Henges seem to have existed on the Downs near Worthing at Blackpatch, Church Hill, Cissbury and also at Cock Hill, midway between the neolithic mining areas of Harrow Hill and Blackpatch. At Cock Hill lies a henge dating from the late neolithic period, 48 metres in diameter, roughly circular, with a single entrance to the south-east. Various round barrows have been found on the Downs near Worthing close to Blackpatch and Church Hill..
Neolithic axes from the mines have been found away from the Downs in various locations across the modern town of Worthing including at Homefield Park, Heene Road, Broadwater, Pond Lane and Seldens Way. A site near the summit of West Hill in High Salvington, between Honeysuckle Lane and the covered reservoir, has been identified as the possible location of a neolithic village, possibly used by flint miners.

Bronze age

Several Bronze Age barrows have been found within the modern borough of Worthing, close to Cissbury on the Downs. The enclosures at Highdown Hill are believed to have been built at this time. Various artefacts, including tools, metal and pottery have been found in the Worthing area. In 1877 a large collection of Bronze Age cakes, palstaves and axes was found in a Bronze Age pot near Ham Road in East Worthing.

Iron age

The hill fort at Cissbury Ring dates from this period. Covering an extensive 60 acres (24 ha), this is one of the largest iron age hill forts in Britain and indeed Europe.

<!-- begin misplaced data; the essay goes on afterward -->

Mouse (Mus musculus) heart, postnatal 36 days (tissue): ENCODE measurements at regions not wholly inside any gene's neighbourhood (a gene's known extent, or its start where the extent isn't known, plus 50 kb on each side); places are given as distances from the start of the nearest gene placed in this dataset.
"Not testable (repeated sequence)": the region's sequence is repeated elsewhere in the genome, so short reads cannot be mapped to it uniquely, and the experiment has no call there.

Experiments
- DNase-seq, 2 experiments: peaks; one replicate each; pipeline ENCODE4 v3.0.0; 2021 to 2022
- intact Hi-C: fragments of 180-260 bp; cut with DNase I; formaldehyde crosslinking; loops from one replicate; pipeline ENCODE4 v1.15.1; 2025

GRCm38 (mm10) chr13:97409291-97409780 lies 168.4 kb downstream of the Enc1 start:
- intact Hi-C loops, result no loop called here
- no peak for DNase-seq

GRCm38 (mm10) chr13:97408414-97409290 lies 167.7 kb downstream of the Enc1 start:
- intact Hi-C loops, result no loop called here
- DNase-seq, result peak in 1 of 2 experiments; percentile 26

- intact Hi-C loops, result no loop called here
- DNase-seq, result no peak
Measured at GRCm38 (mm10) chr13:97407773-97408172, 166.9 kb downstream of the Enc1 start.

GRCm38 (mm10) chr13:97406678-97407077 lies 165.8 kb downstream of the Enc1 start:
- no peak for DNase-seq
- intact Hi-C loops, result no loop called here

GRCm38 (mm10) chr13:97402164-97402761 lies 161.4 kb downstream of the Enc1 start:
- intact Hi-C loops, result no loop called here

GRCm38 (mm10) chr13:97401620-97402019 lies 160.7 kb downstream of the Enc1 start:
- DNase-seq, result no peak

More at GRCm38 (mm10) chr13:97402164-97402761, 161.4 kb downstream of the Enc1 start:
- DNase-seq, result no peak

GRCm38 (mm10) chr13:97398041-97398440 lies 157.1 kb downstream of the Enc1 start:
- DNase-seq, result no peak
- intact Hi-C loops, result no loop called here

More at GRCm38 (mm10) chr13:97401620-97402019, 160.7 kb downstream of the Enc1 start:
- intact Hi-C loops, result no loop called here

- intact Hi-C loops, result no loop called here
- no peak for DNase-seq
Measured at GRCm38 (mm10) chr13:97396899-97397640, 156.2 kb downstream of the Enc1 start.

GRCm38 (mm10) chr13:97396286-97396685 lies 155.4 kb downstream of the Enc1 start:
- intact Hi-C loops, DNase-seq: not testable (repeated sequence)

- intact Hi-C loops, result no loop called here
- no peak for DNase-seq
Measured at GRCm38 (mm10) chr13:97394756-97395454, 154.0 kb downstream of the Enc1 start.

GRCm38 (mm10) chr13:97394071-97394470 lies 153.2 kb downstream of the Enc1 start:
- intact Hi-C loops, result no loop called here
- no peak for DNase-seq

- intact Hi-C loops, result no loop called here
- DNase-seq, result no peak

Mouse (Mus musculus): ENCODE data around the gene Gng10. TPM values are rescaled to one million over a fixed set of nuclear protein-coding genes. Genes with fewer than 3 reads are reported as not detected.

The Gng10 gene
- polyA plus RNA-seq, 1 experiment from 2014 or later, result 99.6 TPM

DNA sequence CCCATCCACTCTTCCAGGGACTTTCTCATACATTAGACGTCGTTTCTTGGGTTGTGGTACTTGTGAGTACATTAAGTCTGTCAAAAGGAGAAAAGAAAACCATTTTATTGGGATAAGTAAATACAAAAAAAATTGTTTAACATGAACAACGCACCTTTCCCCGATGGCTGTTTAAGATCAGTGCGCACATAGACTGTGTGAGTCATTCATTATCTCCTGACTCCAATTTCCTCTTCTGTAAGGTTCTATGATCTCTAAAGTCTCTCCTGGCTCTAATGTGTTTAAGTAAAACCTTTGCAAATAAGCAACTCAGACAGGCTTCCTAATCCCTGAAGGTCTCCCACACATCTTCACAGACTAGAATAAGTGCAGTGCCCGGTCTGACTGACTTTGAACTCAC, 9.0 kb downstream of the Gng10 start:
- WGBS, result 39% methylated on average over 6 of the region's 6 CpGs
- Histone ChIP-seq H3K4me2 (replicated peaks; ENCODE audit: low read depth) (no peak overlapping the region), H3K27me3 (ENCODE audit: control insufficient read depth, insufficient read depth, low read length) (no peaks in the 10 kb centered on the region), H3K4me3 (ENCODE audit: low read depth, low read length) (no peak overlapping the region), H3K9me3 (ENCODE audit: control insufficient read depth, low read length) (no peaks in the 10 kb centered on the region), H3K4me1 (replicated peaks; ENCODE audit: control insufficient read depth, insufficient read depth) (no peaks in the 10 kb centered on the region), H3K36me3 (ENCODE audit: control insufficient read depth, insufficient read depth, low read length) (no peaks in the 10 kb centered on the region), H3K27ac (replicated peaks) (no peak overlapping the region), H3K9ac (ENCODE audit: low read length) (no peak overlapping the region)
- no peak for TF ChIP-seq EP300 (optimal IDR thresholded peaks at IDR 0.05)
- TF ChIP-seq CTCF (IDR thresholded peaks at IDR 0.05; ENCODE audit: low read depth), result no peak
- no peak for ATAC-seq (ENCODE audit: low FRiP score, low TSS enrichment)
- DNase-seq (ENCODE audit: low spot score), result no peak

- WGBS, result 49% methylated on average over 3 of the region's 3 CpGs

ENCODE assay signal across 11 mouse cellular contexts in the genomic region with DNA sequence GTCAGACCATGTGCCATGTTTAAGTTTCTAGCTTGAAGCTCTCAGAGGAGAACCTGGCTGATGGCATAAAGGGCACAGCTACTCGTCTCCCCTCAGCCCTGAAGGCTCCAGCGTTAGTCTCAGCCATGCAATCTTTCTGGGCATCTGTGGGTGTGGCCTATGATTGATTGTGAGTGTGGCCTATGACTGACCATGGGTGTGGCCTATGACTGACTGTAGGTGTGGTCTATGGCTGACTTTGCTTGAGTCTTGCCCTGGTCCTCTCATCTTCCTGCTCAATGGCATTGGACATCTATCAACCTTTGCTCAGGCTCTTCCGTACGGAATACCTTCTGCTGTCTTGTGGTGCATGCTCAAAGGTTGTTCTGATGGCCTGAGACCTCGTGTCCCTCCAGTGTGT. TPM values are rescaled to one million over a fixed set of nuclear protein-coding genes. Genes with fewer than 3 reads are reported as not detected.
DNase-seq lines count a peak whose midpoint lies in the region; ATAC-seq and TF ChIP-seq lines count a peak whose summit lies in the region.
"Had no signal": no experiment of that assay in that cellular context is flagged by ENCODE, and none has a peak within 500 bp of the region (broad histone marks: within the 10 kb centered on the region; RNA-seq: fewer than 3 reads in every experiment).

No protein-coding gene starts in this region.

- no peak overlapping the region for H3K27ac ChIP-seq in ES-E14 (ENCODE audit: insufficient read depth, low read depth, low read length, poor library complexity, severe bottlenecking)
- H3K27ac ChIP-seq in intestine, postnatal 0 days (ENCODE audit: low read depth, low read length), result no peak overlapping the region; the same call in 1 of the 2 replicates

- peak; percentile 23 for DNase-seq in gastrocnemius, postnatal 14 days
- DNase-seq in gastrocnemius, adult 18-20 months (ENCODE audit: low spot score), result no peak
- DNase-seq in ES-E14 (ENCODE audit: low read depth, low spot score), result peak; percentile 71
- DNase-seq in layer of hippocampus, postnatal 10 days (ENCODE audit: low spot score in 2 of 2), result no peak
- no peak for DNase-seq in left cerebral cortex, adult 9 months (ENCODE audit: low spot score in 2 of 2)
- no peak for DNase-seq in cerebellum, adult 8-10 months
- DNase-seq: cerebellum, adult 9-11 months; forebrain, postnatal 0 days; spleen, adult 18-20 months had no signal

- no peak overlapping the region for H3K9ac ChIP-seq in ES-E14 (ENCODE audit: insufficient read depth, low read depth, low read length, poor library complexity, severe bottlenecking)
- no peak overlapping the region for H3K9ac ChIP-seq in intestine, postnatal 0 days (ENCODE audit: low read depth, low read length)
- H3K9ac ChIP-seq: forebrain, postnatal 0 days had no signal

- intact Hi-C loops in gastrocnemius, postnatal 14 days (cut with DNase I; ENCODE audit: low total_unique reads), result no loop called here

In 1842 a boat made from a hollowed-out oak tree was found at low tide in the sand near to Heene Road. It was believed that the boat dated from the Iron Age.

Roman times

Roman coins, tiles and pottery have been discovered in several parts of the town. Several roads in the Worthing area date from the Roman era or earlier, including the Roman road from Chichester (Noviomagus Reginorum) to Brighton which ran through Durrington and Broadwater.
It is likely that several of Worthing's roads were laid out during this period in a grid form marking out a field system known as 'centuriation'. Worthing's High Street lies at the south of a long straight trackway that stretches from high on the South Downs to the sea and northwards into the Weald. The track would have been used as a droveway (for transhumance) and can still be walked today along much of its length. Coming off the Downs it is now known as Charmandean Lane, which turns into a footpath known as the Quashetts, which becomes High Street and finally the Steyne before reaching the sea. The track would have touched the western shoreline of the 'broad water' that is the sea inlet from which Broadwater gets its name. The inlet would have existed for centuries but disappeared in the 18th century. It is likely that Worthing's grid system would have been based on this ancient track. The grid system would have been used to demarcate plots of land for fields and development.